In a parent directory, I have several sub-directories, each of them contain one or more space-delimited text files.

I have the following command that outputs what I want, but only for an individual file INPUTFILE.txt

awk '{if (NF>4){print $1, $2, $3 , "0" } else {print $0}}' INPUTFILE.txt

Considering the fact that I have thousands sub-directories, and the file names will vary, how can I apply this command to all sub-directories; from the parent directory?

  • 1. What do you mean by each of them enclose a table. Do you mean every directory contains a tab-delimited file? 2. In each directory is there always only one file, and always named INPUTFILE.txt or could there be one or more files with a variety of file names?
    – clarity123
    Nov 17, 2015 at 19:28
  • @user454038 There is just one ascii table (with space delimiter) in each sub-directories. And yes each table has a different name (that´s the point of my question) accordingly with the sub-directory name.
    – steve
    Nov 17, 2015 at 19:31
  • Apparently, the edition by @user454038, introduces contradictions! (one or more vs one)
    – JJoao
    Nov 17, 2015 at 23:28

3 Answers 3


First, cd to your desired parent directory.

Then, make use of the find to run your awk command:

find -type f -exec awk '{if (NF>4){print $1, $2, $3 , "0" } else {print $0}}' {} +


  • it is already recursive by default so it will carry this out for all sub-directories
  • -type f will limit to finding files , instead of both files and directories
  • the -exec somecommand {} + syntax runs a command, and puts the file paths found where you write {}
  • the + option has been said to be more efficient because it only runs one instance of awk while putting the find results as arguments in {} whereas the other way of running it (not shown here) would run awk once per each file name and is said to be less efficient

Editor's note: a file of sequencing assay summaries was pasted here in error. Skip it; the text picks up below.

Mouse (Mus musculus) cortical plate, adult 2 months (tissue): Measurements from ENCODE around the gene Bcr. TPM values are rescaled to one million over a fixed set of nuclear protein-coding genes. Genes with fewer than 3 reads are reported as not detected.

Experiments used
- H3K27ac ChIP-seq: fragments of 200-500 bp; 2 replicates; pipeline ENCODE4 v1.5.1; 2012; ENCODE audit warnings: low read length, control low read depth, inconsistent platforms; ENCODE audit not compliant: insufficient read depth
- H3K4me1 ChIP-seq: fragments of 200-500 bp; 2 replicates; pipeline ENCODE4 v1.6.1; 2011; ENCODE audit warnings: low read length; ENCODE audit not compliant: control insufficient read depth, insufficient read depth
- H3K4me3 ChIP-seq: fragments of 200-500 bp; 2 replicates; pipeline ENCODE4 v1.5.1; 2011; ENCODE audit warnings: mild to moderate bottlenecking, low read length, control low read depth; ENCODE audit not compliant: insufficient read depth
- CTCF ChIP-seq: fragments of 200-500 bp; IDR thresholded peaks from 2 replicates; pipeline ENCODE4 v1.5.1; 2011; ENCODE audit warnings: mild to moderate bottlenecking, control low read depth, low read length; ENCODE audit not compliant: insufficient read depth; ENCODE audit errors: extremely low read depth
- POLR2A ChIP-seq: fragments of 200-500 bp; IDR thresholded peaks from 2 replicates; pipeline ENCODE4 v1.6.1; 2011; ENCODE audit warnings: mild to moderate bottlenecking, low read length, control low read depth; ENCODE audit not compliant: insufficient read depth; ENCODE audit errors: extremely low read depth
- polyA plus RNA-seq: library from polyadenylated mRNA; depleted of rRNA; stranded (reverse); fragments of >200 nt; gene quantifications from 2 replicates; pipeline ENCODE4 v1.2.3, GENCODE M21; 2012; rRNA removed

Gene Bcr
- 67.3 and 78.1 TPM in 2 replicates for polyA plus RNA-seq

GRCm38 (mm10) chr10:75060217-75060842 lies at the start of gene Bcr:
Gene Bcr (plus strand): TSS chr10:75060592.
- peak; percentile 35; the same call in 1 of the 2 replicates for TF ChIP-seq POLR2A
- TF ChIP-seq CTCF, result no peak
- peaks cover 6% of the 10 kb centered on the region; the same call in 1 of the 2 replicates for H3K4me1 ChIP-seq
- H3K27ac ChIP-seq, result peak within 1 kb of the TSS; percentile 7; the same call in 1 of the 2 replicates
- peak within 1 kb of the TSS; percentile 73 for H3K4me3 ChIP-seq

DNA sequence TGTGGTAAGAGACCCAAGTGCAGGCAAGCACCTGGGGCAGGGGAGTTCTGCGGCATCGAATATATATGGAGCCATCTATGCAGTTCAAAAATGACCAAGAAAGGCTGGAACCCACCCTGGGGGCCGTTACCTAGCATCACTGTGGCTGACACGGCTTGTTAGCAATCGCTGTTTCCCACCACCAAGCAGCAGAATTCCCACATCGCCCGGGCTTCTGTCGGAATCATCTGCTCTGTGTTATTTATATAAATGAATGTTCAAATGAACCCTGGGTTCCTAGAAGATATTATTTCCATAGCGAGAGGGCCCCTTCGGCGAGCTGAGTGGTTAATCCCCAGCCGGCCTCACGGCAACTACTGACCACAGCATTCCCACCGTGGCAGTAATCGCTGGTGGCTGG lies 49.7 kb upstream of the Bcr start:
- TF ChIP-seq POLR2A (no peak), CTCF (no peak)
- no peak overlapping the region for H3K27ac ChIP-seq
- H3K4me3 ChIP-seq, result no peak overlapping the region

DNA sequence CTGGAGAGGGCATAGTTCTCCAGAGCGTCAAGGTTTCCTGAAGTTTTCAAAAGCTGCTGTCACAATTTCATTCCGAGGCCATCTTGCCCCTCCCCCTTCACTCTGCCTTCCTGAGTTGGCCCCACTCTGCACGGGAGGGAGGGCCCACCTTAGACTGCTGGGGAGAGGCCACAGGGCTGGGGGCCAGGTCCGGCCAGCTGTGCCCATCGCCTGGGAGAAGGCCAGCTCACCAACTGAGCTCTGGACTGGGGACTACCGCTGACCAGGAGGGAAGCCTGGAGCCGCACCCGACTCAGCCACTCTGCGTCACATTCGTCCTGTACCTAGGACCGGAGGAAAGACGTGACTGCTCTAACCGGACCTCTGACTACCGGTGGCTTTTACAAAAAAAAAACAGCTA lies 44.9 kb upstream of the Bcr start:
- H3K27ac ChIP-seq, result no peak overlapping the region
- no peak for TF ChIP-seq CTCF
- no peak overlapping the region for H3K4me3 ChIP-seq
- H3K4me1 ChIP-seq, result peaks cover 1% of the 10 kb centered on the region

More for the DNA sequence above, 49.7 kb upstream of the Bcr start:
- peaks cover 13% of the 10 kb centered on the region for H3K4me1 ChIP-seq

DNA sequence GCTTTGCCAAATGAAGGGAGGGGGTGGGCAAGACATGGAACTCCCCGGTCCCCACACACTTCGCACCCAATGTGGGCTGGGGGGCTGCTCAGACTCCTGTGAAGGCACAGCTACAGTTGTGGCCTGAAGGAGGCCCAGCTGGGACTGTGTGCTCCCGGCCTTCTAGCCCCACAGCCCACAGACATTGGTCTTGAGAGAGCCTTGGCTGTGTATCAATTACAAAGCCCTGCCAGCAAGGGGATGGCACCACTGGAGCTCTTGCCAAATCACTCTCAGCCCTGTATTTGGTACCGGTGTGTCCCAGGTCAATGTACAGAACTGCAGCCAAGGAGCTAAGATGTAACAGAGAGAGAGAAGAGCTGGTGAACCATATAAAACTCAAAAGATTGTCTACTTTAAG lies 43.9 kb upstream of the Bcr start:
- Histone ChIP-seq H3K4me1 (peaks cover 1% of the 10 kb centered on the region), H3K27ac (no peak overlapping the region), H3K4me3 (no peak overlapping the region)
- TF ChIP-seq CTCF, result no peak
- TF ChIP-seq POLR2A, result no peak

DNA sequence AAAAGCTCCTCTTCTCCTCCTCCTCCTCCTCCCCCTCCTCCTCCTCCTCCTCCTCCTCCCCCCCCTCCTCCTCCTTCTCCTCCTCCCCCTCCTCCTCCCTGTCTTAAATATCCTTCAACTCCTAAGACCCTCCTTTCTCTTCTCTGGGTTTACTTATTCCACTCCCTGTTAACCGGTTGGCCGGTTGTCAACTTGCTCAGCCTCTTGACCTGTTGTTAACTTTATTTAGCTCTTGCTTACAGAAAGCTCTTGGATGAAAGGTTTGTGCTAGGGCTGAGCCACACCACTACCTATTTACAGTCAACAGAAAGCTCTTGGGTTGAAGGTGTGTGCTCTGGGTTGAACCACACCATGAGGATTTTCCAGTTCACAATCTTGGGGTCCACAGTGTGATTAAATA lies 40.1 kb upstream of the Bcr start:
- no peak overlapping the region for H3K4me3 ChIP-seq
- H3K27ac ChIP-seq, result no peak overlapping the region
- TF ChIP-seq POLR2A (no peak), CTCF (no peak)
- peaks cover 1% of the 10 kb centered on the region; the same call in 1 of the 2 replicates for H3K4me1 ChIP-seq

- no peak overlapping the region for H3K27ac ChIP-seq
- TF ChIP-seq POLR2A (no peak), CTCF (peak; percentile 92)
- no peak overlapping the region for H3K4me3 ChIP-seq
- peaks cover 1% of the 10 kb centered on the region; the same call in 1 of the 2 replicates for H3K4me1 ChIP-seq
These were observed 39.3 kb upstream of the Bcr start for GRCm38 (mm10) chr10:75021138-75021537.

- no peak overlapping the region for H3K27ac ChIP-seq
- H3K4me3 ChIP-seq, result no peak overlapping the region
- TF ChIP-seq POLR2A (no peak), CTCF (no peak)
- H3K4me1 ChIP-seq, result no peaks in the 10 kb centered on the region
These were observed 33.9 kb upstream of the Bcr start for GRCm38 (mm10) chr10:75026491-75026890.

Ok The quick and dirty way to do this is with a loop but we need to set some things up first. The following will give you a text file with names and paths of the files on which you wish to run the awk command.You will need to run it from the parent directory.

find . -type f -print >> source.txt

Then you run the loop

for i in $(cat source.txt); do 
  awk '{if (NF>4){print $1, $2, $3 , "0" } else {print $0}}' $i >> OUTPUTFILE.txt

It wasn't clear whether you wanted a single output file of if you wanted multiple output files.

If you want multiple output files you can do this:

for i in $(cat source.txt); do 
  awk '{if (NF>4){print $1, $2, $3 , "0" } else {print $0}}' $i >> $i.processed.txt

UPDATE: The question changed after the answer was written...

for a in */INPUTFILE.txt
   cp "$a" "$a.bak" 
   YOUR-AWK "$a.bak" > "$a" 

The new question looks strange!! If I understand it correctly

YOUR-AWK */*.txt > output.txt

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